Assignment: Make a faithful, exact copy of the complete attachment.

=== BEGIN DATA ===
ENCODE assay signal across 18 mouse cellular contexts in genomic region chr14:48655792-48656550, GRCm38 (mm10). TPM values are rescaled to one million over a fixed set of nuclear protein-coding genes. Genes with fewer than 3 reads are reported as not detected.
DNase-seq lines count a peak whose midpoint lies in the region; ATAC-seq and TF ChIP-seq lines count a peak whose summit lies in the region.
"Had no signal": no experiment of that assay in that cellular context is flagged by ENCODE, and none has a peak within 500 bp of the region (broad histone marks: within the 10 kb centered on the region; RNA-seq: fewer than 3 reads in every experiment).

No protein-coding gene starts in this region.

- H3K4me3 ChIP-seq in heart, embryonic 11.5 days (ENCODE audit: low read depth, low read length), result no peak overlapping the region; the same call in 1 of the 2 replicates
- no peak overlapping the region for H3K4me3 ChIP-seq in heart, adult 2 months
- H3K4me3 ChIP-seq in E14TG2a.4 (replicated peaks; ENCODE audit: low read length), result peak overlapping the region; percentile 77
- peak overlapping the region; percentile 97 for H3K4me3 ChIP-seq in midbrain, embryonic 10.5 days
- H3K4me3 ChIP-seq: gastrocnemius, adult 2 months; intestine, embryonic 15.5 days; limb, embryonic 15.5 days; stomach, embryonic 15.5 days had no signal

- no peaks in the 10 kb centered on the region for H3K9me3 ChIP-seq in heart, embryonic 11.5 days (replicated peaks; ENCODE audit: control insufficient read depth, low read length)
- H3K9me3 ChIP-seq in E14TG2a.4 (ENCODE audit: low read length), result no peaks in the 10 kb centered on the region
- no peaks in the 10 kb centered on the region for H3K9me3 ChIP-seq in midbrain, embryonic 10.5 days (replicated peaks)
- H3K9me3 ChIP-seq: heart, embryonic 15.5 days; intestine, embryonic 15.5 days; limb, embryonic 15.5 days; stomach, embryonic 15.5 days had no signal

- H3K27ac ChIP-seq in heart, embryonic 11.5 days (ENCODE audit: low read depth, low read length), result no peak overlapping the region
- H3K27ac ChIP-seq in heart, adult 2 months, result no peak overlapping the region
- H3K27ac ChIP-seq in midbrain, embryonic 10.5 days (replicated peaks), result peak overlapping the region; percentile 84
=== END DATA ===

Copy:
ENCODE assay signal across 18 mouse cellular contexts in genomic region chr14:48655792-48656550, GRCm38 (mm10). TPM values are rescaled to one million over a fixed set of nuclear protein-coding genes. Genes with fewer than 3 reads are reported as not detected.
DNase-seq lines count a peak whose midpoint lies in the region; ATAC-seq and TF ChIP-seq lines count a peak whose summit lies in the region.
"Had no signal": no experiment of that assay in that cellular context is flagged by ENCODE, and none has a peak within 500 bp of the region (broad histone marks: within the 10 kb centered on the region; RNA-seq: fewer than 3 reads in every experiment).

No protein-coding gene starts in this region.

- H3K4me3 ChIP-seq in heart, embryonic 11.5 days (ENCODE audit: low read depth, low read length), result no peak overlapping the region; the same call in 1 of the 2 replicates
- no peak overlapping the region for H3K4me3 ChIP-seq in heart, adult 2 months
- H3K4me3 ChIP-seq in E14TG2a.4 (replicated peaks; ENCODE audit: low read length), result peak overlapping the region; percentile 77
- peak overlapping the region; percentile 97 for H3K4me3 ChIP-seq in midbrain, embryonic 10.5 days
- H3K4me3 ChIP-seq: gastrocnemius, adult 2 months; intestine, embryonic 15.5 days; limb, embryonic 15.5 days; stomach, embryonic 15.5 days had no signal

- no peaks in the 10 kb centered on the region for H3K9me3 ChIP-seq in heart, embryonic 11.5 days (replicated peaks; ENCODE audit: control insufficient read depth, low read length)
- H3K9me3 ChIP-seq in E14TG2a.4 (ENCODE audit: low read length), result no peaks in the 10 kb centered on the region
- no peaks in the 10 kb centered on the region for H3K9me3 ChIP-seq in midbrain, embryonic 10.5 days (replicated peaks)
- H3K9me3 ChIP-seq: heart, embryonic 15.5 days; intestine, embryonic 15.5 days; limb, embryonic 15.5 days; stomach, embryonic 15.5 days had no signal

- H3K27ac ChIP-seq in heart, embryonic 11.5 days (ENCODE audit: low read depth, low read length), result no peak overlapping the region
- H3K27ac ChIP-seq in heart, adult 2 months, result no peak overlapping the region
- H3K27ac ChIP-seq in midbrain, embryonic 10.5 days (replicated peaks), result peak overlapping the region; percentile 84